Since I don't think anyone has gotten the full story on the events surrounding the birth of JOC:4.0 (aka Jack) here it is for your reading pleasure (to the best of my recollection).
Scheduled for Induction
At my final OB appointment before my official due date, my doc broke the news that things were not progressing. She was reluctant to let me carry on past my due date because he was already a big baby, so she scheduled me to be induced on the evening of October 13th. Some locals may recall that we were having a pretty wicked storm on the 13th, which apparently brought a storm of other babies making their way into the world. Our appointment got bumped.
So we are finally told to report for duty at 07:30 on October 14th.
As it turns out, despite our best efforts (Prego pizza from Skipolini's among others...) our boy was no closer to getting here than a week earlier (two, actually!) and I was still just 50% effaced and 1cm dilated when I showed up at the hospital. So they start me on cyto-something-or-other to get the effacement moving along. In the meantime, they took a quick U/S to make sure our boy was in fact head down (he was).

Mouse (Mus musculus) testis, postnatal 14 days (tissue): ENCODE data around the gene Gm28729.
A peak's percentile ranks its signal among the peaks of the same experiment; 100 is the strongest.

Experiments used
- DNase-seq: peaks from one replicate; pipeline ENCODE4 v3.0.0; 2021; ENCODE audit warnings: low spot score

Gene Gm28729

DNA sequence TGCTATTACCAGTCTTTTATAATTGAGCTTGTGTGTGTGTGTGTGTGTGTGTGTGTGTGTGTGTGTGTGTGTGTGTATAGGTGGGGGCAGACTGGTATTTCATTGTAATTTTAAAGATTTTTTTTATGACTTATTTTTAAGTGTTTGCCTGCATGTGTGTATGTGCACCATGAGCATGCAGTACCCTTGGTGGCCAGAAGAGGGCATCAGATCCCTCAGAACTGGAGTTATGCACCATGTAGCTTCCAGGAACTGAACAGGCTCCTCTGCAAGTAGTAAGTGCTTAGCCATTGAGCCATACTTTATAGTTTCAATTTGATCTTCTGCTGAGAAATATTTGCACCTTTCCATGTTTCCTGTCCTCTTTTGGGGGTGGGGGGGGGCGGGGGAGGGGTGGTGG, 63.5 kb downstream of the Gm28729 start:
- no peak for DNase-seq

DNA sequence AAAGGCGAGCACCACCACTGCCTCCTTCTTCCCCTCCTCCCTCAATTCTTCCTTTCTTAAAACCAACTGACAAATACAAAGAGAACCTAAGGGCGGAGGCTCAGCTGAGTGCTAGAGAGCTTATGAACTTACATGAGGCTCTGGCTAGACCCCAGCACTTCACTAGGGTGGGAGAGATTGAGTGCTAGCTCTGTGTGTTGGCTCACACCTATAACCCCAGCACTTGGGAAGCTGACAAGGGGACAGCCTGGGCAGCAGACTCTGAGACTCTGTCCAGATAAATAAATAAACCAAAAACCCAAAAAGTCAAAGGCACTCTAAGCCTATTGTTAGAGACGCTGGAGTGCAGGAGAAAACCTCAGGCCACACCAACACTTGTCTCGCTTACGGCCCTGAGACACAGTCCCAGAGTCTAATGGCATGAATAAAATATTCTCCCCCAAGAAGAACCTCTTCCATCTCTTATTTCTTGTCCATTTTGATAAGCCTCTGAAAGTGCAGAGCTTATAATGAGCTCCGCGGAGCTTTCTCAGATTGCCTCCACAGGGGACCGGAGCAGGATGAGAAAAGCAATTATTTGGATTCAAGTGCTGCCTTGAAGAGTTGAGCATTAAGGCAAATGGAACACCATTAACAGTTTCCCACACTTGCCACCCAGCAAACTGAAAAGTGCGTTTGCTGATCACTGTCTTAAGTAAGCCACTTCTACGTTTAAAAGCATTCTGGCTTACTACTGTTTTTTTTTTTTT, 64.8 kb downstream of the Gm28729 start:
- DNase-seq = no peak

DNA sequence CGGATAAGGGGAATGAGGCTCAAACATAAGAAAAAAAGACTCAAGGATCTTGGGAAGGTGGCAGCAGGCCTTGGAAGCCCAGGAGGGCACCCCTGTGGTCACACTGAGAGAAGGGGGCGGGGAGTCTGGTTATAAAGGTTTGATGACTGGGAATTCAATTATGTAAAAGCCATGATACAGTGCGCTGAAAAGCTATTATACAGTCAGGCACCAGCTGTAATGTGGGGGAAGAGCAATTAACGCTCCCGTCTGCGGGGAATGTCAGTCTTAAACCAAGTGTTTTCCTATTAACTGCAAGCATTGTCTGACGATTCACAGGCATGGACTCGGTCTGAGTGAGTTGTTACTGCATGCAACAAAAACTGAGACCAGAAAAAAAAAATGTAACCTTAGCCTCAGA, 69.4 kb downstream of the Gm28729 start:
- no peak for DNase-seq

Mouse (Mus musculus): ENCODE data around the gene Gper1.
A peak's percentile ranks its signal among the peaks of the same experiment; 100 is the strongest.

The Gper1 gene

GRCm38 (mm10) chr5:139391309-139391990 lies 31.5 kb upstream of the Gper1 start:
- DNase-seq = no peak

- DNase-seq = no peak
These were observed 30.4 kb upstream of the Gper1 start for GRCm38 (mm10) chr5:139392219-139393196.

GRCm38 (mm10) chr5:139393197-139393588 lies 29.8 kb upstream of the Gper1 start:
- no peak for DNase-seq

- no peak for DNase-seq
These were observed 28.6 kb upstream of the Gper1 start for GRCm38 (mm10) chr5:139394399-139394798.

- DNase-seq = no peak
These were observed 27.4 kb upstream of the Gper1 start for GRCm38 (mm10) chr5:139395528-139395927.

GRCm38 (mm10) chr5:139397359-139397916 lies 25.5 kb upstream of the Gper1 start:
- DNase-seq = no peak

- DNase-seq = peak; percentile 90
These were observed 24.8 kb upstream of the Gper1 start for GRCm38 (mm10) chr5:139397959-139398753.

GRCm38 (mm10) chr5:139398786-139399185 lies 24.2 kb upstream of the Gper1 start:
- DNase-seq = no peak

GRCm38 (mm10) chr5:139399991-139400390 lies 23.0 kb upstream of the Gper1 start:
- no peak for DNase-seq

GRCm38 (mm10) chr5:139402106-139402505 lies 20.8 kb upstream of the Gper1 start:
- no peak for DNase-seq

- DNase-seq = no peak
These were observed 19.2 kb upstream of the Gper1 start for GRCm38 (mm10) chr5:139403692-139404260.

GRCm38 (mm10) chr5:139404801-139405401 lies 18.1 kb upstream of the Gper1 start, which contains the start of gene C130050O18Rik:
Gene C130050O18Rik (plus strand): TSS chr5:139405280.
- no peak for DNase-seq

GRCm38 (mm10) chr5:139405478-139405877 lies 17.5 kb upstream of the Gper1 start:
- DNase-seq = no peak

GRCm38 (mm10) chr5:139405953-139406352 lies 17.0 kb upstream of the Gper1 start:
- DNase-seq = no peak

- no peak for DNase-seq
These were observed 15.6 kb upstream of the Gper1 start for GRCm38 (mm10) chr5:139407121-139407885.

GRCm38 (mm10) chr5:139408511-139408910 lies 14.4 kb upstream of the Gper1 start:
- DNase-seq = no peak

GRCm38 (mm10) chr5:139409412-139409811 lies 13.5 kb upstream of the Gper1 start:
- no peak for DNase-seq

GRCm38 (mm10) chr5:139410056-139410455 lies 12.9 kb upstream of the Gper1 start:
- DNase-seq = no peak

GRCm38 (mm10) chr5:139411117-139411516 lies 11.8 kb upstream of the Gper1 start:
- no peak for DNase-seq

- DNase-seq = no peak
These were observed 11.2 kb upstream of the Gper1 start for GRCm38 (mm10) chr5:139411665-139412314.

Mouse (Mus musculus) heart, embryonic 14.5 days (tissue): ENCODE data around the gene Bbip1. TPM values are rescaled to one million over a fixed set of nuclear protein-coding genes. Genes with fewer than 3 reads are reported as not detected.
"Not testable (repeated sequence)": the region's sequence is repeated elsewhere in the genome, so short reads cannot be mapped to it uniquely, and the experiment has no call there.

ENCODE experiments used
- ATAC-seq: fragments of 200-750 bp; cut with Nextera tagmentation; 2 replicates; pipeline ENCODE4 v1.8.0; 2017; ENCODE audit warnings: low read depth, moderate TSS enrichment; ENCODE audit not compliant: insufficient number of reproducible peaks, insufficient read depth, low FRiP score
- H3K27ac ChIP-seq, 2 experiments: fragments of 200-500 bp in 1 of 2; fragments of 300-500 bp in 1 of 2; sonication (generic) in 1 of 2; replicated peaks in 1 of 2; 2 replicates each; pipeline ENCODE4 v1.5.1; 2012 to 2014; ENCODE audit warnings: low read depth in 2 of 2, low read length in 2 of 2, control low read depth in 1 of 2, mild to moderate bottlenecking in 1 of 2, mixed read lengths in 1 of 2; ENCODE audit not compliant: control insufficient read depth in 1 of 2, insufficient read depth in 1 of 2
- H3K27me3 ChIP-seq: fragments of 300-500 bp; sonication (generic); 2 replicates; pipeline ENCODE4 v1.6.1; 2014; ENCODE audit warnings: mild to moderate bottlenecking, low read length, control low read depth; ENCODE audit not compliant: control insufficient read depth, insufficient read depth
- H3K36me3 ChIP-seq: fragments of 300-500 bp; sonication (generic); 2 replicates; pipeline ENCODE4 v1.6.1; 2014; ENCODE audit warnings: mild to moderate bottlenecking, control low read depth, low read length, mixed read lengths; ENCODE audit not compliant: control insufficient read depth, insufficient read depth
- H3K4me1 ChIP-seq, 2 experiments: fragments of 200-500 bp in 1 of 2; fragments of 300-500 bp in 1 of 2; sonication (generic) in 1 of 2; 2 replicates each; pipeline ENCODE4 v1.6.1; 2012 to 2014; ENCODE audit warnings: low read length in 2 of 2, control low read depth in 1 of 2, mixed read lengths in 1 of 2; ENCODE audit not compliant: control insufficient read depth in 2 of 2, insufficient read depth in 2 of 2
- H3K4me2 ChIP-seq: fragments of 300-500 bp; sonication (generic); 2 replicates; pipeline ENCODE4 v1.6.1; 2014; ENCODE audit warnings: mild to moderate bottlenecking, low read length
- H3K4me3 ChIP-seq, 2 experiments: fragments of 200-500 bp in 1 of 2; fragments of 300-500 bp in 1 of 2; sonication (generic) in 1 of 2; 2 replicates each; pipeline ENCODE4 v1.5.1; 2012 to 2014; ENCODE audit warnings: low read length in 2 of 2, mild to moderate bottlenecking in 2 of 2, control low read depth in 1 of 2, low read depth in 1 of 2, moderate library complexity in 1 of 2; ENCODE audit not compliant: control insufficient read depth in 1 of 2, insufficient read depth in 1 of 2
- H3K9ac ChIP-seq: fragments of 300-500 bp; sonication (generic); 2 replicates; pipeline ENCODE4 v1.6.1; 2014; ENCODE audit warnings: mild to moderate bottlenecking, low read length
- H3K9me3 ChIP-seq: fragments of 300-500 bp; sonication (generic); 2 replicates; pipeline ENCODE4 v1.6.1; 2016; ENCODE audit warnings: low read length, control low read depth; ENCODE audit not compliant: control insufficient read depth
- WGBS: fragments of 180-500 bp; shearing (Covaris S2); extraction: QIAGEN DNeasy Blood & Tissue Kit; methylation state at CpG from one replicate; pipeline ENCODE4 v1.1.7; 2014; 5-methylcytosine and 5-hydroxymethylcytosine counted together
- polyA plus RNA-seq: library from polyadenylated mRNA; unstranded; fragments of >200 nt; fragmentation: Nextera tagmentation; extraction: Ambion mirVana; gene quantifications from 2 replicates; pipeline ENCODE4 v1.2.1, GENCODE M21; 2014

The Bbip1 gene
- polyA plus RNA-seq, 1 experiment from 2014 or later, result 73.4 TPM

And four hours later, when there was little progress, they hit me with another dose of cyto-whatever-you-call-it. I had read that sometimes this can trigger contractions to start on their own without pitocin, so I was hoping for the best. But Murphy's Law being as it is, I should have been expecting the outcome.
Bring on the Pitocin
Let the contractions begin. At this point, I was still hoping that I had a high enough pain tolerence to make it through the process naturally. And I was taking the contractions in stride. My doc then broke my water at sometime around 20:00, in further hopes to move the process along. And I'm still taking the contractions like a champ. That is until around 22:00 when I announce: "I think I may need the epidural." Boy was I right.
Then the Morning Comes
We still have no baby. But I have very little to no pain and I am thankful for that. And I am still not progressing as would be expected and we start hearing whispers of C-Section. So they try to position me to target the one side that doesn't seem to be dilating and two hours later, I'm still stalled at about 9cm dilated. So we have the C-Section talk with my doc.